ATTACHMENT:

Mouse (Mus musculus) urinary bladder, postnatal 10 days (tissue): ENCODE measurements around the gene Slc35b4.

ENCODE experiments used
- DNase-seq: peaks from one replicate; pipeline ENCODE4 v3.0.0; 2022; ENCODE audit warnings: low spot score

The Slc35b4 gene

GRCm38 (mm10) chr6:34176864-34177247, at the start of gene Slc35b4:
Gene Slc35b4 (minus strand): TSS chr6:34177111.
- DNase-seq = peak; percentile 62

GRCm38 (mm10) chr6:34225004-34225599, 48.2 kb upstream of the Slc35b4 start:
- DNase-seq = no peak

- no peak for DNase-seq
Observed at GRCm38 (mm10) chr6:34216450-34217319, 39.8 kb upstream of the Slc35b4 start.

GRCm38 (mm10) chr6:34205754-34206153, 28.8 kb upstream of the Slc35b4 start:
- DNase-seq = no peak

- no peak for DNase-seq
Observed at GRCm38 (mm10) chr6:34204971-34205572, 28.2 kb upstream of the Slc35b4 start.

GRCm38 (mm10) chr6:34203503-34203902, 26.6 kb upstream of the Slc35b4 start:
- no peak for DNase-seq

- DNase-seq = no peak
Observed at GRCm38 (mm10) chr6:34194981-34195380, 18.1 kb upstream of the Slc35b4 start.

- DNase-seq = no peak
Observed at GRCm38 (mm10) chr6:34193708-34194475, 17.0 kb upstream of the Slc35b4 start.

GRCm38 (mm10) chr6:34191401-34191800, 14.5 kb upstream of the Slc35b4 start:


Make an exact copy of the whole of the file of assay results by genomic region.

Mouse (Mus musculus) urinary bladder, postnatal 10 days (tissue): ENCODE measurements around the gene Slc35b4.

ENCODE experiments used
- DNase-seq: peaks from one replicate; pipeline ENCODE4 v3.0.0; 2022; ENCODE audit warnings: low spot score

The Slc35b4 gene

GRCm38 (mm10) chr6:34176864-34177247, at the start of gene Slc35b4:
Gene Slc35b4 (minus strand): TSS chr6:34177111.
- DNase-seq = peak; percentile 62

GRCm38 (mm10) chr6:34225004-34225599, 48.2 kb upstream of the Slc35b4 start:
- DNase-seq = no peak

- no peak for DNase-seq
Observed at GRCm38 (mm10) chr6:34216450-34217319, 39.8 kb upstream of the Slc35b4 start.

GRCm38 (mm10) chr6:34205754-34206153, 28.8 kb upstream of the Slc35b4 start:
- DNase-seq = no peak

- no peak for DNase-seq
Observed at GRCm38 (mm10) chr6:34204971-34205572, 28.2 kb upstream of the Slc35b4 start.

GRCm38 (mm10) chr6:34203503-34203902, 26.6 kb upstream of the Slc35b4 start:
- no peak for DNase-seq

- DNase-seq = no peak
Observed at GRCm38 (mm10) chr6:34194981-34195380, 18.1 kb upstream of the Slc35b4 start.

- DNase-seq = no peak
Observed at GRCm38 (mm10) chr6:34193708-34194475, 17.0 kb upstream of the Slc35b4 start.

GRCm38 (mm10) chr6:34191401-34191800, 14.5 kb upstream of the Slc35b4 start: